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. Last Updated: 07/27/2016

Folk Remedies No Cure for This Virulent Worm

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BAKU, Azerbaijan -- You may not have heard of Klez. I wouldn't have been any the wiser myself until last Wednesday, when Klez found a hole in one of my e-mails and chomped its way through my hard-drive.

Computers mean little to me except for being glorified typewriters, so I called a technician out to see what was wrong.

"Have you defragmented your C-drive?" Misha asked before he'd taken his coat off. "Do you compact your e-mail folders? What version of Office do you have? What sort of anti-virus protection do you use?"

It was beginning to sound like a medical examination. Misha produced a CD case from one of his pockets, adjusted his jam-jar spectacles and sat down at my computer.

For the next five hours he compacted, defragmented, flung compact discs into my computer and made frantic phone calls to other computer wizards called Denis and Kolya and Vadim.

"I'm afraid it's not looking good," Misha said at half past 10 that evening. "When did your computer first go wrong?"

"Monday," I said.

"Oh dear," Misha said. He showed me a virus web site, which explained that the Klez worm lies dormant inside your computer until the 6th of every odd month, when it wakes up and eats its way through all your files. We looked at the calendar.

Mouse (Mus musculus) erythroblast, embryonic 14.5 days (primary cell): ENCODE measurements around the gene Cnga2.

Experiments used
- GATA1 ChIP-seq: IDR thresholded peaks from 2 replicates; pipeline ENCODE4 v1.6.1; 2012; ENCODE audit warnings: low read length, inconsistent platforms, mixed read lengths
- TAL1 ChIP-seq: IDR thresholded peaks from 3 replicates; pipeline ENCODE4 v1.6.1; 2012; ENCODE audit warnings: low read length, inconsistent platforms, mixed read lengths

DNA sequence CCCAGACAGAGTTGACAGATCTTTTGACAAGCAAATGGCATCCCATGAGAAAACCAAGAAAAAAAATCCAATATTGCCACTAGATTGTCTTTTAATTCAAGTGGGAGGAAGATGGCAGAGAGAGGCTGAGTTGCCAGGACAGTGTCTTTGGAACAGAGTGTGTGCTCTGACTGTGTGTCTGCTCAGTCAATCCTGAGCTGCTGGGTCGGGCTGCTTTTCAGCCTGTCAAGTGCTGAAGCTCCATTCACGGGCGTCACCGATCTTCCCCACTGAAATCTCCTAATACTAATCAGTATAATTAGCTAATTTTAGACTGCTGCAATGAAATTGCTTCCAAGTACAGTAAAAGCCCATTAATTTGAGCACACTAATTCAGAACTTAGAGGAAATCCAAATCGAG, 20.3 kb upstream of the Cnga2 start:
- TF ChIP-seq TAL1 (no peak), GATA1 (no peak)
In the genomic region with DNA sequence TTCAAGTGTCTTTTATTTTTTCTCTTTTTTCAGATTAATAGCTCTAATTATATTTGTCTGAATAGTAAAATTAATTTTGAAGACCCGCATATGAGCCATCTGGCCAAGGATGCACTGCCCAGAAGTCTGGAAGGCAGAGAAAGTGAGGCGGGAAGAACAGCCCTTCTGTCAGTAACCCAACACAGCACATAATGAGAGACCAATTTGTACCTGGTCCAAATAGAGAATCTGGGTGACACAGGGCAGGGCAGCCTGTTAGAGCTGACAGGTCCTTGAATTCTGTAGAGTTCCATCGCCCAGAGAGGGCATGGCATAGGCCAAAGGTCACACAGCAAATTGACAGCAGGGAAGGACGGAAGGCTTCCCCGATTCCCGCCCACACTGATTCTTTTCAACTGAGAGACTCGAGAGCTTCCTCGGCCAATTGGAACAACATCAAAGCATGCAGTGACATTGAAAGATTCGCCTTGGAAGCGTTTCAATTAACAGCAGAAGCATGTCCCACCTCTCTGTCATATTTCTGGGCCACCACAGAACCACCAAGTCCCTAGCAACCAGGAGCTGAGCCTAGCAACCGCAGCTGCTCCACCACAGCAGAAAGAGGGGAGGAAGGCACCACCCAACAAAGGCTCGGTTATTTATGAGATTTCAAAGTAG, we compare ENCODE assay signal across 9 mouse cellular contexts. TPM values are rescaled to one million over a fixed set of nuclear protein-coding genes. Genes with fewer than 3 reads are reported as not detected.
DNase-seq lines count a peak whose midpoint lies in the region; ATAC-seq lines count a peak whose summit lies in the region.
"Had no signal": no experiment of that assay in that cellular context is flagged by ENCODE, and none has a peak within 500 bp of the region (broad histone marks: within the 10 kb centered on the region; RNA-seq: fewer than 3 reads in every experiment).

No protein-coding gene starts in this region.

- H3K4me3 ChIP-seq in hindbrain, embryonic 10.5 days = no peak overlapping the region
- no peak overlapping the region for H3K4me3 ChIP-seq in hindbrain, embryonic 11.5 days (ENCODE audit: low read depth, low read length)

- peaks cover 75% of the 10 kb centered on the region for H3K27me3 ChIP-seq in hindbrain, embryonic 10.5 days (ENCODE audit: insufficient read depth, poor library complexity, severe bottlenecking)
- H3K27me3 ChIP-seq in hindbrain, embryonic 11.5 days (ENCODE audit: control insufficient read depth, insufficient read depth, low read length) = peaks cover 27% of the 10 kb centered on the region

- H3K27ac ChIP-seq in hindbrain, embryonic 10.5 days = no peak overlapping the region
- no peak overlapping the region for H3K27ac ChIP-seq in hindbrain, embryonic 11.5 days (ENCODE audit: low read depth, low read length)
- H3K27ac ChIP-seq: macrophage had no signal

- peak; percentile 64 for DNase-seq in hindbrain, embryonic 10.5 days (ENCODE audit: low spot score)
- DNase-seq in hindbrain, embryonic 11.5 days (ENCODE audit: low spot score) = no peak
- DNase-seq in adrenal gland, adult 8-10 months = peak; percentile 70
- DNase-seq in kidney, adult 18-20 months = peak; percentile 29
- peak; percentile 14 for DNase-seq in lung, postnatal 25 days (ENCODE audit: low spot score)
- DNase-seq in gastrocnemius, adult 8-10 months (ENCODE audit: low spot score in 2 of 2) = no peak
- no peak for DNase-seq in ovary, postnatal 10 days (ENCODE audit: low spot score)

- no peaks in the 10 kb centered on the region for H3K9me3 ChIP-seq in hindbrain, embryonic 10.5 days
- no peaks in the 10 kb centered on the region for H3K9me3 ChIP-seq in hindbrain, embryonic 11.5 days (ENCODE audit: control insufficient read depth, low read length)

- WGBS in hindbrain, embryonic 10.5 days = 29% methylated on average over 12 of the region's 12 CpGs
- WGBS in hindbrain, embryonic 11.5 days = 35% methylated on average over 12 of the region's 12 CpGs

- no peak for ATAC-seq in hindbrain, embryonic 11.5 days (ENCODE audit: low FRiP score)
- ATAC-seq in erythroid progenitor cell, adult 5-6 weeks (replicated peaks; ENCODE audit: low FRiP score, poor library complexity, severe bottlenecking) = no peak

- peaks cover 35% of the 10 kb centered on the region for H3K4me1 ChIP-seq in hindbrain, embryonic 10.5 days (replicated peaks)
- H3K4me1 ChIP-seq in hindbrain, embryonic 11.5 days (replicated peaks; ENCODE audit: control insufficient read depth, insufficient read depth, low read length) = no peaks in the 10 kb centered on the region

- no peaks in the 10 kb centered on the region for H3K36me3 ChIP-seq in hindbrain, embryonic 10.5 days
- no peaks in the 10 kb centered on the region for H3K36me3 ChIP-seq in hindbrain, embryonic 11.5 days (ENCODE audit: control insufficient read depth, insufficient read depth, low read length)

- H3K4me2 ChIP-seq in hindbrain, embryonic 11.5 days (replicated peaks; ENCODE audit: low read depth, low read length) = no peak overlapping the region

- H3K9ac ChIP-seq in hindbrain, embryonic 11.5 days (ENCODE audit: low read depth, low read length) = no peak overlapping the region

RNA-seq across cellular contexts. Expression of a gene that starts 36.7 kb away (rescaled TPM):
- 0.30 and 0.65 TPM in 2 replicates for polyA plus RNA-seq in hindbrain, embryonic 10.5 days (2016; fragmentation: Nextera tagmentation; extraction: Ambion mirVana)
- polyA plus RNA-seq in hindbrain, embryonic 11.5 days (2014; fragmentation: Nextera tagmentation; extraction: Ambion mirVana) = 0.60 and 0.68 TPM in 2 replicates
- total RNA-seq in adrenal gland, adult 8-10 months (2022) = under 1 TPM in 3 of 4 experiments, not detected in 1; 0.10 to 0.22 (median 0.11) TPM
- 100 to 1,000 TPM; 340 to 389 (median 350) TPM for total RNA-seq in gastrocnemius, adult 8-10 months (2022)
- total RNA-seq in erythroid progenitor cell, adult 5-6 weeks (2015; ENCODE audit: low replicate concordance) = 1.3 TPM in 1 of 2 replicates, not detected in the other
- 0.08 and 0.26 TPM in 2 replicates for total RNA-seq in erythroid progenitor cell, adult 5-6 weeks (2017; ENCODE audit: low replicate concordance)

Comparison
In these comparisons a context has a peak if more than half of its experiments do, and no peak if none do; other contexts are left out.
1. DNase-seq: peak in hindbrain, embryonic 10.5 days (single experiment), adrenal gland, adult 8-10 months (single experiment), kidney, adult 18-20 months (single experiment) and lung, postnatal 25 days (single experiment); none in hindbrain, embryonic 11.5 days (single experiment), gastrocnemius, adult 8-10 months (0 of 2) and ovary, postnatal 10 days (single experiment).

"It's March 6 today," Misha said.

"Oh dear," I said.

It turns out Baku is infested with computer worms at the moment.

"I'm getting called out five times a day," Misha told me.

I asked him why all the computer specialists in Azerbaijan were Russian.

"I'm not sure," Misha said. "Azeris don't seem to be as passionate about computers as we are. My friend Dima spends his life with his computer. Hardly eats, never goes out. You'll find it's the Russians who write the virus programs a lot of the time, too."

The next day, our enormous, rosy-cheeked neighbor, Gulya, beckoned me to her windowsill.

"What's the matter?" she asked.

"Oh nothing, just a virus," I said.

"A virus?" she said. "Then you'd better have a glass of rosehip tea and some pakhlava. That always makes me feel better."

"No, it's a computer virus," I said.

Gulya stared blankly at me. The closest she's got to a computer is on her way to the Teze Bazaar to buy cream cakes, when she passes the window of the electronics shop. Even if she saved for a year she couldn't afford to buy the cheapest one on offer.

Gulya sighed and propped her gargantuan bosoms on the window ledge.

"Oh dear," she said.

Chloe Arnold is a freelance journalist based in Baku, Azerbaijan.